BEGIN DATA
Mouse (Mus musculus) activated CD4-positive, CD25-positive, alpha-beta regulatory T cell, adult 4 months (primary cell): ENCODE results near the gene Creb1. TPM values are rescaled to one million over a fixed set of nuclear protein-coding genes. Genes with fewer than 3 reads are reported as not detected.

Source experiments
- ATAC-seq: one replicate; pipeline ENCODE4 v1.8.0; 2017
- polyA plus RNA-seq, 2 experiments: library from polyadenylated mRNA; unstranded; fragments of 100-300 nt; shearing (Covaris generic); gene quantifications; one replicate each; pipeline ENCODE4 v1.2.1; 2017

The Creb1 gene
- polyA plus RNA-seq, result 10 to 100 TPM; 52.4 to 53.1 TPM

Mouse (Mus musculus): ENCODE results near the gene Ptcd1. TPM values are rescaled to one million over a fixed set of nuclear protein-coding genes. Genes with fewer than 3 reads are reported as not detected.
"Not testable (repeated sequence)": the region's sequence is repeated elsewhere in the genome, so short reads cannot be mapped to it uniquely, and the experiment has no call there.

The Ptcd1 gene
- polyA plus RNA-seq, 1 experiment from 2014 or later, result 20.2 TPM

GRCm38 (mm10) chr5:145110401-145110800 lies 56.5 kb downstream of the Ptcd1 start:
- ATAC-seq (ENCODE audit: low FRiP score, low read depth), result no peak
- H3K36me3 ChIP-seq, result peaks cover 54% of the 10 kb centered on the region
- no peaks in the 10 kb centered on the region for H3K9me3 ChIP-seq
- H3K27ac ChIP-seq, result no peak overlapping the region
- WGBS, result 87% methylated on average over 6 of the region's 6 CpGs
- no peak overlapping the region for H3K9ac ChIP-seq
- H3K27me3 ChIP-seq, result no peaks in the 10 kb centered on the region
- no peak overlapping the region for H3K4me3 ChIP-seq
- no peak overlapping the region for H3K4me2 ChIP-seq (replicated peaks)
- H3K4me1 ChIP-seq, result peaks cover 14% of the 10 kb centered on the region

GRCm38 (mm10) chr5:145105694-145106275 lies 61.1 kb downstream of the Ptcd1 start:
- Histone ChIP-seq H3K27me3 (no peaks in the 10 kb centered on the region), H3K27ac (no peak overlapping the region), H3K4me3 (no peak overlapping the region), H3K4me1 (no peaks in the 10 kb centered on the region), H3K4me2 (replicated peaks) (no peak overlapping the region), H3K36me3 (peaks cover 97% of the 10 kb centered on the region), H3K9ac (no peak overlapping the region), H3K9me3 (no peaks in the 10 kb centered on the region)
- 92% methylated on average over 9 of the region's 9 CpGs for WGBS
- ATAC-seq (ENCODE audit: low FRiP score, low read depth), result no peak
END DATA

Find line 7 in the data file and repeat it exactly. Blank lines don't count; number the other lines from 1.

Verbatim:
Mouse (Mus musculus): ENCODE results near the gene Ptcd1. TPM values are rescaled to one million over a fixed set of nuclear protein-coding genes. Genes with fewer than 3 reads are reported as not detected.